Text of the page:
Politically, the Ennahda government’s single most important shortcoming has been its failure to demonstrate a real commitment to combating rising religious extremism in the country. Salafist groups, some violent, have emerged throughout the country, increasingly posing a threat to the security of the state and its people. News reports about jihadist training camps on Tunisian soil are multiplying, and ongoing illegal weapons trafficking from Libya and Algeria keeps radical groups supplied with arms.
In addition, Ennahda's close relations with several Salafist leaders, as well as the ideological proximity of some of the ruling party’s own supporters to the ultraconservatives, have led many Tunisians to suspect a secret alliance between the two Islamist forces, aimed at eventually enforcing Shariah law over the country.
Delays in constitution-drafting and upcoming elections, as well as sporadic attacks on press freedoms and personal liberties, have only reinforced fears among more secular Tunisians that the Islamist-led government is not genuine in its commitment to democracy and the rule of law, resulting in widening rifts between Islamists and secularists in recent months.
Adding to this political disillusionment is persistent economic hardship that has made life for many Tunisians more difficult since the revolution. Falling revenues from tourism, a decrease in foreign investment and negative spillover effects from the ongoing economic crisis in the European Union -- Tunisia’s main trading partner -- are making economic recovery a challenge. Tunisia’s youth, one of the main drivers behind the 2010-2011 revolution and a central force in the current protests, have been hit particularly hard, with youth unemployment running as high as 40 percent in some parts of the country.
Combined, these political and socio-economic strains have reinforced widespread mistrust of Ennahda's capacity to govern Tunisia and the party’s willingness to promote democracy. Lack of confidence in the ruling party in turn partially explains the speed with which much of the population accused Ennahda of Belaid’s murder, even though the identity of his assassin is still unknown.
The tragic assassination and the crisis that followed, however, do not spell the loss of Tunisia’s many revolutionary achievements. In fact, the thousands of people taking to the streets throughout the country, and the government’s somewhat compromising response to the unrest, suggest quite the opposite: namely, that it is the Tunisian people who are still in control of the future of their country.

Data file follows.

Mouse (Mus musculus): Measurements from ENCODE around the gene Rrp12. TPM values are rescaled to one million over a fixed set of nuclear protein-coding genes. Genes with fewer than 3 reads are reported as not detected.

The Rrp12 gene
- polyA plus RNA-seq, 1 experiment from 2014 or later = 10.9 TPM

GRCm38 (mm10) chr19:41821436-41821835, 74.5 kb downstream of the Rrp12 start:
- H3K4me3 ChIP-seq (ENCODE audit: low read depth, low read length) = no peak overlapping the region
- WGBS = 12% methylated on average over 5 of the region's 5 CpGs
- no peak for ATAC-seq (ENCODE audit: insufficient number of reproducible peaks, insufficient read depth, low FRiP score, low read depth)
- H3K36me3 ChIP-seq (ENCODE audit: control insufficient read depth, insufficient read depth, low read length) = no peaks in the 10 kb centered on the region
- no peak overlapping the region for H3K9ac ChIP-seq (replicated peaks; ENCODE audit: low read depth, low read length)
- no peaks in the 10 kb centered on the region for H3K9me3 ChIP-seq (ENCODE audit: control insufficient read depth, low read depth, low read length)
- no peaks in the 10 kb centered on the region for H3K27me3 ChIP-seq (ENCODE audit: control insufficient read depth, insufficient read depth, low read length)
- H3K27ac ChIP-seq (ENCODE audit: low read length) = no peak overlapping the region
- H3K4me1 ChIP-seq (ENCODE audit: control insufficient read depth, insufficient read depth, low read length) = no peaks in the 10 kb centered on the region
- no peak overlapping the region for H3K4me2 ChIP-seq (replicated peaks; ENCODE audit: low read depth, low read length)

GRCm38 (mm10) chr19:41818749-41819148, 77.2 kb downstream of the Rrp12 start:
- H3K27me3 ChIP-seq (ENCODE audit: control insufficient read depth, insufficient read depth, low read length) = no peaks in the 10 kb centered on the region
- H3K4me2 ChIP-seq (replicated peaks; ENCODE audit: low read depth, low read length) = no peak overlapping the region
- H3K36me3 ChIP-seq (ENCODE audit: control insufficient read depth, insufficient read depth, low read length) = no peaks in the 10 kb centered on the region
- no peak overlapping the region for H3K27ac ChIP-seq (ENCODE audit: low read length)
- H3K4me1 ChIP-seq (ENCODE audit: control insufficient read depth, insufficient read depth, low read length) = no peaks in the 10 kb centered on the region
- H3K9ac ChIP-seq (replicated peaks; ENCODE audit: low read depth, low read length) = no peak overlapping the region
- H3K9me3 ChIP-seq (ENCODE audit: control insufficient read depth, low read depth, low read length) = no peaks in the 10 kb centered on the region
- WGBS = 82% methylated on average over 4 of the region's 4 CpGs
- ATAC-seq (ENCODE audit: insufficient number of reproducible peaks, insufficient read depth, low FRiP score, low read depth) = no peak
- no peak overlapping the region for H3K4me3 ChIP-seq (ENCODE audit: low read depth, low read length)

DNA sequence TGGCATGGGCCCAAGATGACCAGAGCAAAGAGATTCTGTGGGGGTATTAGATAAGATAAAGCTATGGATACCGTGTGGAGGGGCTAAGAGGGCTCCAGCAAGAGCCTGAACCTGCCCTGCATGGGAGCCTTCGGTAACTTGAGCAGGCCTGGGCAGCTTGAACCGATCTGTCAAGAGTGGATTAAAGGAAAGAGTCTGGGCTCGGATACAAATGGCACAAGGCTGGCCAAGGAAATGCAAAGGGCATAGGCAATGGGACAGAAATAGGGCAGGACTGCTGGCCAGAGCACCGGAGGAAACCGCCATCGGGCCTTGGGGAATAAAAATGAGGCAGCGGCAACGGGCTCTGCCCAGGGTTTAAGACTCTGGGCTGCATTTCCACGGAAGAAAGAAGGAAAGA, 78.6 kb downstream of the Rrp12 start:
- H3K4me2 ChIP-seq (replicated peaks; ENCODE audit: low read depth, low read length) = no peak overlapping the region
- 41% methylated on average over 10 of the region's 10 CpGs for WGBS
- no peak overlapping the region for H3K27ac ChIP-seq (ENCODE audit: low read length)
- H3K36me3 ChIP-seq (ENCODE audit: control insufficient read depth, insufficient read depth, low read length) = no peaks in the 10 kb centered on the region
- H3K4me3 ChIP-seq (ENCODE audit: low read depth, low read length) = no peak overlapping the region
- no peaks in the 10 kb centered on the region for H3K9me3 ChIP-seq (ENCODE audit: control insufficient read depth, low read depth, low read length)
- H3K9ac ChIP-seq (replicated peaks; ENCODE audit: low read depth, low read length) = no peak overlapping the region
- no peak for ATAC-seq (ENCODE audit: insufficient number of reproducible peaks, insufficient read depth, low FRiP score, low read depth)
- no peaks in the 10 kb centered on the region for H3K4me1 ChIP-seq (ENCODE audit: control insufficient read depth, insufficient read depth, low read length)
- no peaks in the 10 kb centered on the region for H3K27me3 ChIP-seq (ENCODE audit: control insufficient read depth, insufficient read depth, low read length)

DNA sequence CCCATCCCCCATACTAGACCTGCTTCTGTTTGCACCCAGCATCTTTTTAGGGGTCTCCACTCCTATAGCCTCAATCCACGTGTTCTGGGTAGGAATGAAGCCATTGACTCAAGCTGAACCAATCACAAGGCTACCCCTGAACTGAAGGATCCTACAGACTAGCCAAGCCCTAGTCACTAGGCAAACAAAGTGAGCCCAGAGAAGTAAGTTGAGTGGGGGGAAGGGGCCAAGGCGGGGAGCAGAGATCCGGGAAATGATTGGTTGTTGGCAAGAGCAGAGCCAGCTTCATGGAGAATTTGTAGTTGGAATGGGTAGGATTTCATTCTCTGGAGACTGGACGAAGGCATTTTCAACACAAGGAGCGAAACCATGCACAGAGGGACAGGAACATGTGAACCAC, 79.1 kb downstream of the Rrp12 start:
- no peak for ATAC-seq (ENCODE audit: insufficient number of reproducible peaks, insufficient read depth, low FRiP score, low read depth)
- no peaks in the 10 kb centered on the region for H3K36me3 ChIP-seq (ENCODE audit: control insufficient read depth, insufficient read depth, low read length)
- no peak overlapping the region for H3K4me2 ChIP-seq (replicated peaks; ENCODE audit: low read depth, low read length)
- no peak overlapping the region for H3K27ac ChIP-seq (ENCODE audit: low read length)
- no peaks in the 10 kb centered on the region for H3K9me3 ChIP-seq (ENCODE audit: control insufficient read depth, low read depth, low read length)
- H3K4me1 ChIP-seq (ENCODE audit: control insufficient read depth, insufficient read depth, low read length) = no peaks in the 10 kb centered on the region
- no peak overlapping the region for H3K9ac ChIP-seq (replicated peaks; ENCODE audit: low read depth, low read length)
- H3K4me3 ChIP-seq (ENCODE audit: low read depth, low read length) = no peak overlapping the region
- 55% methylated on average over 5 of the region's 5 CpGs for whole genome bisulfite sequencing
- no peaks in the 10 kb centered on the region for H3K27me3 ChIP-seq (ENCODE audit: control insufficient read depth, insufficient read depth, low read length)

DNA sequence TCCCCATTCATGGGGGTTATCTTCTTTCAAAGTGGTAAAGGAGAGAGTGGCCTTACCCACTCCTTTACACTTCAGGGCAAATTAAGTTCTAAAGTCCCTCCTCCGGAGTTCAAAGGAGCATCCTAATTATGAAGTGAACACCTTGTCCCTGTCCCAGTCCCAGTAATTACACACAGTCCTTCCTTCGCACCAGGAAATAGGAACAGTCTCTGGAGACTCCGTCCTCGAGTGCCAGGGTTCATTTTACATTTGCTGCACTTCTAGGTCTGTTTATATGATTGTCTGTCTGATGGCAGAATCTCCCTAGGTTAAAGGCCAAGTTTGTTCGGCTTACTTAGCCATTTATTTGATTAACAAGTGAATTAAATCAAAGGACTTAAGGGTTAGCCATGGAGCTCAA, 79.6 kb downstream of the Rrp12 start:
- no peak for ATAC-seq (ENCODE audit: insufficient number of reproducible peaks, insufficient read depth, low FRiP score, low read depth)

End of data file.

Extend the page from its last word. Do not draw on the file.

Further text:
Moreover, though tear gas was used to disperse some protests, most protesters were allowed to demonstrate peacefully and to publicly display their outrage over Belaid’s assassination. Meanwhile, the fact that the media not only covered the events but in some cases accused the government of the assassination is illustrative of how Tunisia has changed, and has in many ways become more democratic, since the fall of the Ben Ali regime. That degree of press freedom and public willingness to criticize the government was previously impossible.
Most importantly, perhaps, Ennahda's two most influential political figures, party leader Rachid Ghannouchi and Prime Minister Hamadi Jebali, have reaffirmed their willingness to redistribute power in the government, although disagreements still persist as to how this will be done. Partly in response to pressure from other parties in the Constituent Assembly, Ghannouchi announced late Monday that negotiations are underway for the formation of a government of national unity; Jebali still seems to favor a government of technocrats. In any case, Ennahda does not appear willing to enforce a monopoly on power.
If Ennahda can find a compromise with other parties on how to redistribute power, Tunisia might be able to come out of the current political crisis stronger and more democratic than before, with power more equally distributed among diverse political constituencies. In the end, such an outcome might be advantageous for everybody: for the political opposition, because it would gain influence, and for Ennahda, because it would no longer have to shoulder the responsibility for all of Tunisia’s political and socio-economic problems alone.
A major obstacle to finding a speedy compromise stems from divisions within the ruling party itself on how to distribute power. Some hardliners within Ennahda seem unwilling to give up key posts of power and are resisting plans to form a new government. At the same time, Tunisia's political opposition has to be willing to engage in a compromise that is feasible for both sides.
Even if Ennahda reaches a compromise, it remains to be seen whether a more diverse government will result in further political deadlock and stagnation, or whether the members of such a government will actually work together to continue to smooth Tunisia’s difficult path to democratic transition.
By Guylain Gustave Moke
Photo-Credit: Wikipédia: Tunisian Prime Minister: Hamadi Jebali